Featured Post

Grief and fluff: Tiger @OmnibusTheatre

Death is something we all will face. After all, nobody gets out of here alive. But how do you get past it when grief is all you can feel? And this is the premise of Tiger, currently playing at Omnibus Theatre . It's a fascinating exploration of the stages of grief. And with a terrific cast to take you on this journey, it's an endearing and sweet story that has you engaged from the start, wondering what will happen next.  We are introduced to Alice (Poppy Allen-Quarmby) as she gives a stand-up routine. It's not particularly funny and starts to veer into the topic of dying. Something isn't right. She used to be good at this but can't move forward. Soon, she is back in her London apartment with her partner Oli (Luke Nunn), discussing that they need to get a lodger to make ends meet.  Oli is a doctor working night shifts at the local NHS hospital. Alice is not ready to face a return to stand up or anything. So when the first potential lodger arrives (Meg Lewis), looking

Death Becomes Her: La Traviata @RoyalOperaHouse

The original hooker with a heart of gold (and lungs full of blood) is back at The Royal Opera House for the Christmas period and beyond. It’s a bright and stylish production that was first seen at the Royal Opera twenty five years ago. But La Traviata, or the “fallen woman”, is more than just froth, bubbles and champagne. It’s also about the frailty of life and how redemption can come in many guises. In this particular version conducted by Daniel Oren, it’s the somber more reflective moments that stand out. Whether you like that sort of thing or not. 

In case you were wondering if there’s a plot to all these emotions in La Traviata, it centres around Violetta, a courtesan who at one of her lavish parties dumps one lover for another. But her new suitor, a moderately wealthy man called Alfredo, turns out to be more than she expected and they both fall in love. Meanwhile Alfredo’s bourgeois father seeks to restore the family honour while Violetta grapples with moral choices while her health continues to fail. And this is all set to some of Verdi’s best known music.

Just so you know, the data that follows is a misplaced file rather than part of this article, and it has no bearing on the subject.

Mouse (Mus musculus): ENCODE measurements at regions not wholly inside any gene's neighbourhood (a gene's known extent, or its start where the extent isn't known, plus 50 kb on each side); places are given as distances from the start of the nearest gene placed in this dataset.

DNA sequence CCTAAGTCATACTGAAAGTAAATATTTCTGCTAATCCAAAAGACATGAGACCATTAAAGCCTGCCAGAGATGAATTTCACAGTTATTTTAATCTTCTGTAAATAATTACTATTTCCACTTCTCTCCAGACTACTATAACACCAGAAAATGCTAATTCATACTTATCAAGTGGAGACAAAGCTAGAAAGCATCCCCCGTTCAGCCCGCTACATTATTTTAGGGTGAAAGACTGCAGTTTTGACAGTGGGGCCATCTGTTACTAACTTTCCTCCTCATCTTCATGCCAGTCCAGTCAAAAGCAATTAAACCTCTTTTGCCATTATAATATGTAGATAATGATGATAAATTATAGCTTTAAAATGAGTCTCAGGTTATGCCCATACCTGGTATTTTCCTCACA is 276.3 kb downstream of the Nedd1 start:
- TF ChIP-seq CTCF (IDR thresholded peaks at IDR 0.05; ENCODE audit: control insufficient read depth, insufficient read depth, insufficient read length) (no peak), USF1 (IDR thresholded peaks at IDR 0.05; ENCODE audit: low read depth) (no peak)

As Violetta, Hrachuhi Bassenz seemed hesitant at the party scenes, and lost among the full orchestra. But what she lacked in power she made up with her vocal range and vibrato that helped deliver a nuanced performance.

As her young suitor, Alfredo, Liparit Avetisyan, complimented Bassenz’s voice and well-suited the more sombre tones of this production. 

While death looms large, the rest of Richard Eyre’s enduring production is lavishly staged. Everything is either bathed in gold or gorgeously decorated. And the party scenes are just as evocatively staged as ever with the packed crowds and mostly fine chorus singing. Here you get the sense though it’s all just a warm up for the mortality to come. Now that’s a thought for the festive season.

Directed by Richard Eyre and revival director Andrew Sinclair, La Traviata will be running at various dates (and casts) at the Royal Opera until March 2020. 


Photos by Catherine Ashmore

Popular posts from this blog

Opera and full frontal nudity: Rigoletto

Fantasies: Afterglow @Swkplay

Play ball: Damn Yankees @LandorTheatre